Office Safety - Potential Hazards You may think that since you work in an office you don't have to worry about office safety. However, offices can become dangerous because people don't anticipate the potential hazards. Studies show that over one-fourth of office injuries are caused by falls. One-third of the falls incurred by women are due to wearing high heels, which make falls more likely. Consider wearing lower, wider heels. Other things that can cause falls are spills on floors, torn carpets or exposed carpet seams, electrical cords running across the floor, open desk or file drawers, boxes or supplies stored in...

Common Sense And Accident Prevention Generally speaking, we are not born with common sense, we acquire it throughout life. Actually, common sense is really common experience--we learn about life from others' experiences as well as our own. Awareness of your environment, self-preservation and concern for your fellow workers are all factors in good common sense. Contrary to popular opinion, all workers can prevent themselves from getting hurt. The easy way to avoid pain is to observe how others have taken risks and been injured, rather than learning the hard way--from your own injury. That's common sense! The experts say at least 80%...

Unexpected Hazards In Demolition Work Remodeling of buildings sometimes involves demolishing parts of existing structures to make room for new improvements. Demolition can expose workers to dangerous materials that are sometimes difficult to recognize. In many cases, even the building owner may not know these hazards are present. Potentially dangerous materials include lead, silica and asbestos. Lead dust is caused by removing, grinding, or cutting materials covered with lead based paint, or from handling metallic lead. Lead fumes can also be created when a torch is used to cut tanks that have contained leaded gasoline or other lead containing products. Since lead...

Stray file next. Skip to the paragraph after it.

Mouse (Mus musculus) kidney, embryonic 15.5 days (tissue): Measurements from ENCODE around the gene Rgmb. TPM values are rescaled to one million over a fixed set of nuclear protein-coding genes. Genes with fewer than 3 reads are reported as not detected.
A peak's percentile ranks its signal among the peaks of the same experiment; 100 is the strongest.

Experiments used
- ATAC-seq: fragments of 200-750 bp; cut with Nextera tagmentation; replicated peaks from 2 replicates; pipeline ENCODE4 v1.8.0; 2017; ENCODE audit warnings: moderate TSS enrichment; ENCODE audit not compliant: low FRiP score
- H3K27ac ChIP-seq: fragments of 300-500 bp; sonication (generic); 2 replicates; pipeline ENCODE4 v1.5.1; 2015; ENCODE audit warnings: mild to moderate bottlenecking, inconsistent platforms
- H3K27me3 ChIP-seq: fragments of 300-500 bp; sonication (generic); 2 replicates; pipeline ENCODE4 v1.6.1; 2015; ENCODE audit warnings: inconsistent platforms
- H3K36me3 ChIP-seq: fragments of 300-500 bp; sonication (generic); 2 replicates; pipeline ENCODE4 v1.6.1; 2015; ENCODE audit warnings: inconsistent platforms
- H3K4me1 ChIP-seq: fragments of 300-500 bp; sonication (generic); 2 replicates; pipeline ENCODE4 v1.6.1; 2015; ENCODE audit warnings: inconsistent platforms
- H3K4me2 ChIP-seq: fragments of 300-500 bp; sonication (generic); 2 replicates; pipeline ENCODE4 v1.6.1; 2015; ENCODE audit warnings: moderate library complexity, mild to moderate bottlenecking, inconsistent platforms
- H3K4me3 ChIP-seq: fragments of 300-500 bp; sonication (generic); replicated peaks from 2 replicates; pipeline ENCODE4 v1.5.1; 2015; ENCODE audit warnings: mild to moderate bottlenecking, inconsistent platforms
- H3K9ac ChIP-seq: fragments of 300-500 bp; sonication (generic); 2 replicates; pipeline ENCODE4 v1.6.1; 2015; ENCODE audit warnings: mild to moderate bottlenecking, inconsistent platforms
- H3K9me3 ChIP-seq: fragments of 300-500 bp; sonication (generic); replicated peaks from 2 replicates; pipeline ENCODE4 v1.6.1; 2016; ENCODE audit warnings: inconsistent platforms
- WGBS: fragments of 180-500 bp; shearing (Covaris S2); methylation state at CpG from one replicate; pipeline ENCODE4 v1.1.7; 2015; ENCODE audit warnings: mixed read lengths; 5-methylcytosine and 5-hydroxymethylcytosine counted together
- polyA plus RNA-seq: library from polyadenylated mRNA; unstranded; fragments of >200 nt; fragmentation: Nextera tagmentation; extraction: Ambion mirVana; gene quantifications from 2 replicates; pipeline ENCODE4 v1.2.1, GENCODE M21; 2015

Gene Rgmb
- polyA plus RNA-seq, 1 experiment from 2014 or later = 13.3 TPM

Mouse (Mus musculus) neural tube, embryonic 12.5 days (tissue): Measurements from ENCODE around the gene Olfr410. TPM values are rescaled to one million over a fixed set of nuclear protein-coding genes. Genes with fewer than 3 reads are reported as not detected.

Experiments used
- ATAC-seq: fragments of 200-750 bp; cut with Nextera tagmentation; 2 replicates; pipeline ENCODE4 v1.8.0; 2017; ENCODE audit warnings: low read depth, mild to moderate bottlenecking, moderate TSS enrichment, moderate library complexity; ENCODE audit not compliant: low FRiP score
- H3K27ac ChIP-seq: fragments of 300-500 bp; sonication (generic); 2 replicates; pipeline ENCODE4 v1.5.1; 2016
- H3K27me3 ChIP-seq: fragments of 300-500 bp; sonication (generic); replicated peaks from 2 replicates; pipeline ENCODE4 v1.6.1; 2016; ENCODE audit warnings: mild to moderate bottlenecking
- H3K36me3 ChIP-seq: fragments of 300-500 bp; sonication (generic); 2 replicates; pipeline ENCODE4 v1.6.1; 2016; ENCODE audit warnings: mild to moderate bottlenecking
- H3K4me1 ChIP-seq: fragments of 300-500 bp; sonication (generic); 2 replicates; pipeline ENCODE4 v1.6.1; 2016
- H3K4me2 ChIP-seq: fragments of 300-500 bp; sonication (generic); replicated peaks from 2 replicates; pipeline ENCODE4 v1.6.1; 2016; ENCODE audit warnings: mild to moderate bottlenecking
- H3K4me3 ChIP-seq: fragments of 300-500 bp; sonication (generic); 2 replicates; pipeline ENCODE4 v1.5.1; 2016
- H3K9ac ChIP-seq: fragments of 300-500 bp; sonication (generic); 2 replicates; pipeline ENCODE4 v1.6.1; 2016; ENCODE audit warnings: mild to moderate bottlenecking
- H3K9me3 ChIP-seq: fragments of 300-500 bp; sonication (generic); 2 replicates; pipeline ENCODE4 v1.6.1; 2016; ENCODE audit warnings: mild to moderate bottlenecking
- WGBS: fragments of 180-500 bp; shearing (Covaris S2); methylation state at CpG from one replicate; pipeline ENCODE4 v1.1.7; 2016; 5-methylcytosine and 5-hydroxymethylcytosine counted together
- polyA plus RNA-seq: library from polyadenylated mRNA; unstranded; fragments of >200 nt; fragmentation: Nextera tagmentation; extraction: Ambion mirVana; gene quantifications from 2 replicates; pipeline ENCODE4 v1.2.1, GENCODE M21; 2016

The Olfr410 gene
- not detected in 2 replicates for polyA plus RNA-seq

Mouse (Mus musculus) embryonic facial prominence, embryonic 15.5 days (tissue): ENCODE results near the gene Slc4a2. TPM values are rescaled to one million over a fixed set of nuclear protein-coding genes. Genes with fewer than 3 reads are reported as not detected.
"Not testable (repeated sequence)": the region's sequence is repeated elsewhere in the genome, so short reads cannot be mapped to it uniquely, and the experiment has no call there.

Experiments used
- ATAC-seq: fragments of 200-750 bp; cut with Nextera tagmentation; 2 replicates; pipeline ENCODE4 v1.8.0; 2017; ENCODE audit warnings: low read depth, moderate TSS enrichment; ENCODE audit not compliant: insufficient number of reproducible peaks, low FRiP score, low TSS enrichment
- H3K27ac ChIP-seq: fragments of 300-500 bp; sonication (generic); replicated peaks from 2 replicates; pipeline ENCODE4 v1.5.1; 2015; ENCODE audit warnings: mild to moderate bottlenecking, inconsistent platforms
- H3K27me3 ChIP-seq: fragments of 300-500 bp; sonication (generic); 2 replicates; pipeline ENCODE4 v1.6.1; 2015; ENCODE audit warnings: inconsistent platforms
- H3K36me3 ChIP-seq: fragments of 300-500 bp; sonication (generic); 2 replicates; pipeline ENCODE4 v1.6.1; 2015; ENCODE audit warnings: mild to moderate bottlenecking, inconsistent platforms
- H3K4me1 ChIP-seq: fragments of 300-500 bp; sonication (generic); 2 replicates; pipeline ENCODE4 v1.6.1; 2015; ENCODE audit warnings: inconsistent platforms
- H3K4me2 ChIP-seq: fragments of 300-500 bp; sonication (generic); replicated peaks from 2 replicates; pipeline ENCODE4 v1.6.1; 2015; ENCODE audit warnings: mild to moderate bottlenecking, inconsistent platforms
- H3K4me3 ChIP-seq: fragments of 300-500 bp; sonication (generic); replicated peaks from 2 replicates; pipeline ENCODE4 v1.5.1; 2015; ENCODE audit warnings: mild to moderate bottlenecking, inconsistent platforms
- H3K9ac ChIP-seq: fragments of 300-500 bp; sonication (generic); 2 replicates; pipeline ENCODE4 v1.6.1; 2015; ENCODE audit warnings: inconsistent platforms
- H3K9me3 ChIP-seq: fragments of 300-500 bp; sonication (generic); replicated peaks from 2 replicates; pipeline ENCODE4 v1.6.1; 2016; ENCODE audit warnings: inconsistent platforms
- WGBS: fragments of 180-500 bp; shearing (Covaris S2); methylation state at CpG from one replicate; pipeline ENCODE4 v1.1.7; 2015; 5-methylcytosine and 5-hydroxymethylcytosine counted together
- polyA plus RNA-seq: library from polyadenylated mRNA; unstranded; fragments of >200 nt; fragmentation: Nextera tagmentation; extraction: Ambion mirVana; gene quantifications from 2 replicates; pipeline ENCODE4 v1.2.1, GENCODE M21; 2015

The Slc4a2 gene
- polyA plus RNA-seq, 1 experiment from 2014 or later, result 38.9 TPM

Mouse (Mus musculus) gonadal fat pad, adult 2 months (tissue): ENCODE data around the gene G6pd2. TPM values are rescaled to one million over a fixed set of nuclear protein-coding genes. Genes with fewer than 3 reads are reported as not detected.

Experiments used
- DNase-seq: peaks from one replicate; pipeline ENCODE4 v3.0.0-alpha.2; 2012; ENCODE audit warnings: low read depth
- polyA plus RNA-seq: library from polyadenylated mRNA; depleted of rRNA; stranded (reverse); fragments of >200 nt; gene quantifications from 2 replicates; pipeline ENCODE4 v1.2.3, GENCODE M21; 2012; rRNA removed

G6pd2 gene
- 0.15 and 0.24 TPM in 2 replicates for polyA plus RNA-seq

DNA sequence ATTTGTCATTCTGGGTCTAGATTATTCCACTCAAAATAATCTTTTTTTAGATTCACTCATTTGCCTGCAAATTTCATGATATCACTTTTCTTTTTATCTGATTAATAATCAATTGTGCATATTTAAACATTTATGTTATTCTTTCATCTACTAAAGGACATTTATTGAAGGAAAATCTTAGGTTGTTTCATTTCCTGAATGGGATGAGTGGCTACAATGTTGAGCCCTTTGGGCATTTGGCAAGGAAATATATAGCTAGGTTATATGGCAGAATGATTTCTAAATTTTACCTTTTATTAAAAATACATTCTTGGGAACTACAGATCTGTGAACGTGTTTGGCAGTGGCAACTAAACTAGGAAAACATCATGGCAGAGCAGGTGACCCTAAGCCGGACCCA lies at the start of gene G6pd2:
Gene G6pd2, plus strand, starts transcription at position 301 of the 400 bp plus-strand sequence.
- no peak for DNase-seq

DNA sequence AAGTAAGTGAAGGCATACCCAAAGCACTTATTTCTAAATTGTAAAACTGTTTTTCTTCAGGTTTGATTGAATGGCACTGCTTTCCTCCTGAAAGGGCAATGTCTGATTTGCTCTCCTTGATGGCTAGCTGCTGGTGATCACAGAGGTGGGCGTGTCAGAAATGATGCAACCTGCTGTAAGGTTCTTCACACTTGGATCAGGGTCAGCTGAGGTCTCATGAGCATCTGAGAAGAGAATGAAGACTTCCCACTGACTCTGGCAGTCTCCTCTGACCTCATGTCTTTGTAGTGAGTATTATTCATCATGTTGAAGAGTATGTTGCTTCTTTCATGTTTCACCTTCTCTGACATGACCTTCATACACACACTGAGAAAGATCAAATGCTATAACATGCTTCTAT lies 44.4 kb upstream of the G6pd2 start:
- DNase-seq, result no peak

Forklift Fatalities OSHA estimates forklift fatalities account for 85 fatal accidents per year; 34,900 accidents result in serious injury; and 61,800 are classified as non-serious. According to the Industrial Truck Association, there are about 855,900 forklifts in the U.S. Therefore, over 11% of all forklifts will be involved in some type of accident each year (assuming only one accident per forklift). The ITA also reports that the useful life of a lift truck is about 8 years. This means that about 90% of all forklifts will be involved in some type of accident during their useful life--again assuming only one accident per...

Site Safety Inspections Regular site safety inspections using site-specific checklists keep the workplace safe by identifying and correcting hazards in the workplace. Inspection frequency depends on the hazard level of the workplace; sites may need checks at every shift, daily, quarterly or annually. Document the inspection observations, identified hazards, and the corrective actions taken. Focus on the administrative records and postings at the workplace. Safety Data Sheet (SDS) binders, safety programs, procedures, trainings, and records need to be up to date and accurate. Critical procedures (e.g. spill cleanup, evacuation) should be posted in prominent locations. Required employer postings (e.g. Cal/OSHA, Workers Compensation,...